Establishing and communicating your key performance indicators in the beginning can make evaluations more effective and objective when you give feedback to your team members.

2. Check in with your team regularly

Developing a genuine connection with each team member allows you to know them equally and fairly. Regular conversations can give you insight on their individual assignments and their current performance status.

Check-ins can make your staff feel more comfortable in sharing the work challenges they’re facing. Open communication makes it easier to discuss how they can improve and overcome those difficulties.

You need to manage your remote staff properly for your check-ins to be effective. This includes using project management and collaboration tools such as Notion and Slack. This allows you to efficiently organise and review everyone’s workload, and to initiate personal or urgent messages in different platforms. It’s also important to establish non-work interactions so that you create more authentic relationships.

Make sure that you foster a safe and non-judgmental space for you and your staff during these check-ins. This encourages an honest and productive conversation between the both of you.

Here are some of the questions you can ask your staff during a check-in:

  • Are there aspects of your role or current task that aren’t clear?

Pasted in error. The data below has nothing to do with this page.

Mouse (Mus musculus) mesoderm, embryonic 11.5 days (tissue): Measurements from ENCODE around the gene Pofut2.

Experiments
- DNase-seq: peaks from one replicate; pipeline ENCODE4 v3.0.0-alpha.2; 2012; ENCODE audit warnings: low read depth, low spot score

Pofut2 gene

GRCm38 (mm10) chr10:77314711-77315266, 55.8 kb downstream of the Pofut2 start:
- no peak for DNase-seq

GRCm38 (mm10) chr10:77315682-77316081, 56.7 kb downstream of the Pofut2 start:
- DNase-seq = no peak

• What challenges are you facing? What are some of your achievements (big or small) in the last week?
  • What has communication been like with your team leaders, managers, directors, and/or co-workers?
  • How can we improve our daily communication?
  • What’s one personal goal that the company can help you achieve?

3. Include people who feel isolated

A virtual workplace means different time zones, daily obligations, and circumstances for every team member. And isolation is a more likely issue for remote staff, especially if they’re not used to the culture or if they came from a predominantly office-based environment.

This can prevent you from knowing your team members and how well or poorly they’re performing (which then increases the likelihood of developing personal biases).

Be proactive when reaching out to your staff, particularly those who seem or feel isolated. Establish firm work boundaries, so that your team can enjoy a well-balanced life. Organise online team-building activities to build rapport with them. Be supportive when addressing their concerns or questions. It’s important that everyone still feels included and important even in a remote work environment.